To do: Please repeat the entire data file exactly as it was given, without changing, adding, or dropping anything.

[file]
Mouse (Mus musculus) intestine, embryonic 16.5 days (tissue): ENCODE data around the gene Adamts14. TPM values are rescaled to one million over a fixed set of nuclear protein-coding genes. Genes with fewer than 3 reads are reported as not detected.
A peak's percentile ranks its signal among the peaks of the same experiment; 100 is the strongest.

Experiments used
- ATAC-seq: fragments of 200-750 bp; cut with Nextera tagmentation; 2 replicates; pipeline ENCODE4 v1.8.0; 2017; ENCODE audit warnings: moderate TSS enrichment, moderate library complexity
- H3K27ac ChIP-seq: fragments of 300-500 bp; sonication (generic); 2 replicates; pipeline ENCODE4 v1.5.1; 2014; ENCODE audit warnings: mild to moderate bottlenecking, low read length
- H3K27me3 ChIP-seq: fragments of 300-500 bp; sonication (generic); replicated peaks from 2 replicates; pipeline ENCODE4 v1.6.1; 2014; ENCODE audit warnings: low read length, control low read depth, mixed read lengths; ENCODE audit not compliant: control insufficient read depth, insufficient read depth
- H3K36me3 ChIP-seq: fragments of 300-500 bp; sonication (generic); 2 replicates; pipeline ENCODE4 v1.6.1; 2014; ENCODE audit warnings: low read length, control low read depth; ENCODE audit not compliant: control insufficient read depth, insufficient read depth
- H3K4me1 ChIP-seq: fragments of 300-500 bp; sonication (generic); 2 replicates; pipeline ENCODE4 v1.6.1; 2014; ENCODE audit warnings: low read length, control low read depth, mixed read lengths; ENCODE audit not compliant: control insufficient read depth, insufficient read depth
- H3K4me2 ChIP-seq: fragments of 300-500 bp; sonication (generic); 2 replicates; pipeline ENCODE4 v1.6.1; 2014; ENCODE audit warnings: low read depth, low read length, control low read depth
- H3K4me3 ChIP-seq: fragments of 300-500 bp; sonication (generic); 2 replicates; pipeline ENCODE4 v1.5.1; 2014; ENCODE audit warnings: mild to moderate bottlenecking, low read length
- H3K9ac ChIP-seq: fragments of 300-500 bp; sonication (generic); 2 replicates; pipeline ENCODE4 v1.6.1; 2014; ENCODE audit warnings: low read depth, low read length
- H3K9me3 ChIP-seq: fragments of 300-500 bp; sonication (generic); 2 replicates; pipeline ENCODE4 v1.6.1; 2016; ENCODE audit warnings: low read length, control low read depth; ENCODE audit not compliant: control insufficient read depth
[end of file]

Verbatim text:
Mouse (Mus musculus) intestine, embryonic 16.5 days (tissue): ENCODE data around the gene Adamts14. TPM values are rescaled to one million over a fixed set of nuclear protein-coding genes. Genes with fewer than 3 reads are reported as not detected.
A peak's percentile ranks its signal among the peaks of the same experiment; 100 is the strongest.

Experiments used
- ATAC-seq: fragments of 200-750 bp; cut with Nextera tagmentation; 2 replicates; pipeline ENCODE4 v1.8.0; 2017; ENCODE audit warnings: moderate TSS enrichment, moderate library complexity
- H3K27ac ChIP-seq: fragments of 300-500 bp; sonication (generic); 2 replicates; pipeline ENCODE4 v1.5.1; 2014; ENCODE audit warnings: mild to moderate bottlenecking, low read length
- H3K27me3 ChIP-seq: fragments of 300-500 bp; sonication (generic); replicated peaks from 2 replicates; pipeline ENCODE4 v1.6.1; 2014; ENCODE audit warnings: low read length, control low read depth, mixed read lengths; ENCODE audit not compliant: control insufficient read depth, insufficient read depth
- H3K36me3 ChIP-seq: fragments of 300-500 bp; sonication (generic); 2 replicates; pipeline ENCODE4 v1.6.1; 2014; ENCODE audit warnings: low read length, control low read depth; ENCODE audit not compliant: control insufficient read depth, insufficient read depth
- H3K4me1 ChIP-seq: fragments of 300-500 bp; sonication (generic); 2 replicates; pipeline ENCODE4 v1.6.1; 2014; ENCODE audit warnings: low read length, control low read depth, mixed read lengths; ENCODE audit not compliant: control insufficient read depth, insufficient read depth
- H3K4me2 ChIP-seq: fragments of 300-500 bp; sonication (generic); 2 replicates; pipeline ENCODE4 v1.6.1; 2014; ENCODE audit warnings: low read depth, low read length, control low read depth
- H3K4me3 ChIP-seq: fragments of 300-500 bp; sonication (generic); 2 replicates; pipeline ENCODE4 v1.5.1; 2014; ENCODE audit warnings: mild to moderate bottlenecking, low read length
- H3K9ac ChIP-seq: fragments of 300-500 bp; sonication (generic); 2 replicates; pipeline ENCODE4 v1.6.1; 2014; ENCODE audit warnings: low read depth, low read length
- H3K9me3 ChIP-seq: fragments of 300-500 bp; sonication (generic); 2 replicates; pipeline ENCODE4 v1.6.1; 2016; ENCODE audit warnings: low read length, control low read depth; ENCODE audit not compliant: control insufficient read depth